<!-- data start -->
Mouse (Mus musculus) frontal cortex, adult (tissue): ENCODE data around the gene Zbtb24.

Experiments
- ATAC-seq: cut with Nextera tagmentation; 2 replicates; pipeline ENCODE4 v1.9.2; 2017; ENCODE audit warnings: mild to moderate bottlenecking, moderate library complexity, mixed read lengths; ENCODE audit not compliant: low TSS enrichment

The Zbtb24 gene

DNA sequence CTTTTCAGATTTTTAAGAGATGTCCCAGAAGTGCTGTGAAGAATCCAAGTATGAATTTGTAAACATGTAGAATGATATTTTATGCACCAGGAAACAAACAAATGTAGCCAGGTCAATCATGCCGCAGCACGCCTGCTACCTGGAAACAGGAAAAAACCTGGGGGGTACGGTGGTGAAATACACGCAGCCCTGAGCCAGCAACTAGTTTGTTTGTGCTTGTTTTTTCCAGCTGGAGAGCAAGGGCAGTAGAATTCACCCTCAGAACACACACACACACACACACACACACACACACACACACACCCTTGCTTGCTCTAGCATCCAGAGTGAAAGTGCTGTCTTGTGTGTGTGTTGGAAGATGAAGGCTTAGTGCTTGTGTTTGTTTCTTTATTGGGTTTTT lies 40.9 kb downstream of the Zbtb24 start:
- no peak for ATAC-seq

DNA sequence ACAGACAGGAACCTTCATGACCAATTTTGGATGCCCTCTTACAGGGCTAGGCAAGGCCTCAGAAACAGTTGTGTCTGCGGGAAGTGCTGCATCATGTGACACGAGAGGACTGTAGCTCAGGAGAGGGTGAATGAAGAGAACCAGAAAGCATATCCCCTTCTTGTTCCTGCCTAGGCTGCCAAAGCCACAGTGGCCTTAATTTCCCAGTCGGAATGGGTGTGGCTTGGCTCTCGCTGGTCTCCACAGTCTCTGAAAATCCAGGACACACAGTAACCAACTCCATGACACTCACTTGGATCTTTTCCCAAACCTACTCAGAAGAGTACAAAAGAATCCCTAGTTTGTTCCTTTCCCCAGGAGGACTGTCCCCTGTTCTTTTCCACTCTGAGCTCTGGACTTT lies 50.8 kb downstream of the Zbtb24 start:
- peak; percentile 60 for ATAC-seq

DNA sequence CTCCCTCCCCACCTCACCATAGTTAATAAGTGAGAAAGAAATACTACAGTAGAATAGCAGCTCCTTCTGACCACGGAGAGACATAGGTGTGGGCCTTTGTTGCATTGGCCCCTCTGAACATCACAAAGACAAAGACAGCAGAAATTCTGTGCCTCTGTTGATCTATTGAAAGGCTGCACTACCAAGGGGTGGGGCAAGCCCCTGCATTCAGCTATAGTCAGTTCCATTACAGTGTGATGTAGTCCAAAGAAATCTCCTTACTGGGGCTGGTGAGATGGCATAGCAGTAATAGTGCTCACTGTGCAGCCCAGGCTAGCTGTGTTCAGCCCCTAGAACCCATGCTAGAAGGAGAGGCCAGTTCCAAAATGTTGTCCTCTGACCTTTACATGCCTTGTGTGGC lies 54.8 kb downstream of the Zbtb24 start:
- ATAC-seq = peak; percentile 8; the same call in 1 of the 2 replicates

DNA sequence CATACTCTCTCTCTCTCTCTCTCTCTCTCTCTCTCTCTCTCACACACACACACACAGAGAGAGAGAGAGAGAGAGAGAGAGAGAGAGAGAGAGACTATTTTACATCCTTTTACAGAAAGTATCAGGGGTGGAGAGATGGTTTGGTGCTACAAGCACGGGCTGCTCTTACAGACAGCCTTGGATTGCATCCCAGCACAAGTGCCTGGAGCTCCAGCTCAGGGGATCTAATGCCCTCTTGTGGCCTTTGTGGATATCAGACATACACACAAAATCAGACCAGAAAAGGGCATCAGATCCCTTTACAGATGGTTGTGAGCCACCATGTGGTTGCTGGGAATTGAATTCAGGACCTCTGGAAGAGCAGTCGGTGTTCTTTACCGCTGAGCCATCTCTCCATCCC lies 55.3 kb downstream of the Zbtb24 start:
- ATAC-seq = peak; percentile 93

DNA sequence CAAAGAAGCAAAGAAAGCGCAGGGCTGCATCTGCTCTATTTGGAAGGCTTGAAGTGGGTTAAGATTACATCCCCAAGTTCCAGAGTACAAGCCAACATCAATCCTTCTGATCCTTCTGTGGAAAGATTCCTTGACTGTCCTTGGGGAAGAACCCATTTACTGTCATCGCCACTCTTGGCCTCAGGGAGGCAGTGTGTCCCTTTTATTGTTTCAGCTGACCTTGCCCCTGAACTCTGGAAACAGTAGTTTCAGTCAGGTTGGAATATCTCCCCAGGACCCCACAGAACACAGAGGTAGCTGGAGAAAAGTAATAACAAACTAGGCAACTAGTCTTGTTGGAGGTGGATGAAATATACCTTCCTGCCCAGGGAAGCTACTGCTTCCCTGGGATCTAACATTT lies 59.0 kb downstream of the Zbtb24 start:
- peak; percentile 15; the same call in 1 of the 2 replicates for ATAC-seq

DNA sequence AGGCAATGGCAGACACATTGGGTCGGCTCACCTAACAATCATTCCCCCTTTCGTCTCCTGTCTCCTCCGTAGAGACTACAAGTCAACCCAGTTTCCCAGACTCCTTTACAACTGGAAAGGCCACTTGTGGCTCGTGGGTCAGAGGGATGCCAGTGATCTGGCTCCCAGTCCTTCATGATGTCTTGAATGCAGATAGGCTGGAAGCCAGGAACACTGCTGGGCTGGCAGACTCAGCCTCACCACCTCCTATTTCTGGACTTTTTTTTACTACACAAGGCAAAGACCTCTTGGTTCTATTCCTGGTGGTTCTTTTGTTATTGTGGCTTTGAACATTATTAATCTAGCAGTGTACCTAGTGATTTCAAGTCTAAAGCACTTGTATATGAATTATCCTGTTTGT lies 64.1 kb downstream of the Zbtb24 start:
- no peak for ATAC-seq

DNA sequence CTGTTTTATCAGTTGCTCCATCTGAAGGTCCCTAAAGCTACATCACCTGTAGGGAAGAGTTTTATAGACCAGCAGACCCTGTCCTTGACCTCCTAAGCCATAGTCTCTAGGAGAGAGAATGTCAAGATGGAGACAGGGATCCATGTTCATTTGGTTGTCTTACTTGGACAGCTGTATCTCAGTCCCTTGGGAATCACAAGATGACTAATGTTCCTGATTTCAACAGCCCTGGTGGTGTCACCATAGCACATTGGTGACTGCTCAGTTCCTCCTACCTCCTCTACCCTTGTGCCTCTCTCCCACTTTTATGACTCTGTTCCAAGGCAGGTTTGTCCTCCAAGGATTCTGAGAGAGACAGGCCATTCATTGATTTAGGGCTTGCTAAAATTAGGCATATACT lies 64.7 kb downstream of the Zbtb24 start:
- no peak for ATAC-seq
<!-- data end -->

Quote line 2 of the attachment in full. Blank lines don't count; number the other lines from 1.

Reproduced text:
Experiments